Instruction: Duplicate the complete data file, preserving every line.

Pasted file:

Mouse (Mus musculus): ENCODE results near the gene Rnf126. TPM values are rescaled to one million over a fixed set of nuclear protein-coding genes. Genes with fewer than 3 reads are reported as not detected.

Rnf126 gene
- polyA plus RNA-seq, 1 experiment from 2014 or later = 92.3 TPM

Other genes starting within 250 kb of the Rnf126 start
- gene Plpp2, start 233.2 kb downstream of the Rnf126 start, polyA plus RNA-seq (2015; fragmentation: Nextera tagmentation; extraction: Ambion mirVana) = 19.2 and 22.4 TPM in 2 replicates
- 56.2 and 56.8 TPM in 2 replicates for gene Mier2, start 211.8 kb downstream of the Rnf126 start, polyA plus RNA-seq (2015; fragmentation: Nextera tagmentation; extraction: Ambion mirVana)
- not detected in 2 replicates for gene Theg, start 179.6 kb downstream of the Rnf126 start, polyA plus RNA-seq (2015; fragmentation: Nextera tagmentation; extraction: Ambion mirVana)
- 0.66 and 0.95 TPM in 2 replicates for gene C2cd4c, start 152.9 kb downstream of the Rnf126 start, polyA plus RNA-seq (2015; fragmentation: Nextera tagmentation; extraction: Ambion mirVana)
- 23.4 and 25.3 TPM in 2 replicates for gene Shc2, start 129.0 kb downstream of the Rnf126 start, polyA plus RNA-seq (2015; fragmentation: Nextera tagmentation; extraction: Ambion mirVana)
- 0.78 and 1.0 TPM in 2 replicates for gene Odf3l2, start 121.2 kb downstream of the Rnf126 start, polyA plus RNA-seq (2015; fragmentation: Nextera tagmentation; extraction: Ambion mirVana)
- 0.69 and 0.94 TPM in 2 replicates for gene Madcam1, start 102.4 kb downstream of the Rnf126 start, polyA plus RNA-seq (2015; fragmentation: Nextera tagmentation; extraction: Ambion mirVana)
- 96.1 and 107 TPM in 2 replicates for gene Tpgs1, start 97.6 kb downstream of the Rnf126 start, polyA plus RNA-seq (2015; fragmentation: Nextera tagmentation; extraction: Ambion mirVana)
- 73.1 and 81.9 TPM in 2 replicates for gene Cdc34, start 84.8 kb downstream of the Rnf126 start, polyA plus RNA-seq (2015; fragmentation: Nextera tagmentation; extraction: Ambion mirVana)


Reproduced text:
Mouse (Mus musculus): ENCODE results near the gene Rnf126. TPM values are rescaled to one million over a fixed set of nuclear protein-coding genes. Genes with fewer than 3 reads are reported as not detected.

Rnf126 gene
- polyA plus RNA-seq, 1 experiment from 2014 or later = 92.3 TPM

Other genes starting within 250 kb of the Rnf126 start
- gene Plpp2, start 233.2 kb downstream of the Rnf126 start, polyA plus RNA-seq (2015; fragmentation: Nextera tagmentation; extraction: Ambion mirVana) = 19.2 and 22.4 TPM in 2 replicates
- 56.2 and 56.8 TPM in 2 replicates for gene Mier2, start 211.8 kb downstream of the Rnf126 start, polyA plus RNA-seq (2015; fragmentation: Nextera tagmentation; extraction: Ambion mirVana)
- not detected in 2 replicates for gene Theg, start 179.6 kb downstream of the Rnf126 start, polyA plus RNA-seq (2015; fragmentation: Nextera tagmentation; extraction: Ambion mirVana)
- 0.66 and 0.95 TPM in 2 replicates for gene C2cd4c, start 152.9 kb downstream of the Rnf126 start, polyA plus RNA-seq (2015; fragmentation: Nextera tagmentation; extraction: Ambion mirVana)
- 23.4 and 25.3 TPM in 2 replicates for gene Shc2, start 129.0 kb downstream of the Rnf126 start, polyA plus RNA-seq (2015; fragmentation: Nextera tagmentation; extraction: Ambion mirVana)
- 0.78 and 1.0 TPM in 2 replicates for gene Odf3l2, start 121.2 kb downstream of the Rnf126 start, polyA plus RNA-seq (2015; fragmentation: Nextera tagmentation; extraction: Ambion mirVana)
- 0.69 and 0.94 TPM in 2 replicates for gene Madcam1, start 102.4 kb downstream of the Rnf126 start, polyA plus RNA-seq (2015; fragmentation: Nextera tagmentation; extraction: Ambion mirVana)
- 96.1 and 107 TPM in 2 replicates for gene Tpgs1, start 97.6 kb downstream of the Rnf126 start, polyA plus RNA-seq (2015; fragmentation: Nextera tagmentation; extraction: Ambion mirVana)
- 73.1 and 81.9 TPM in 2 replicates for gene Cdc34, start 84.8 kb downstream of the Rnf126 start, polyA plus RNA-seq (2015; fragmentation: Nextera tagmentation; extraction: Ambion mirVana)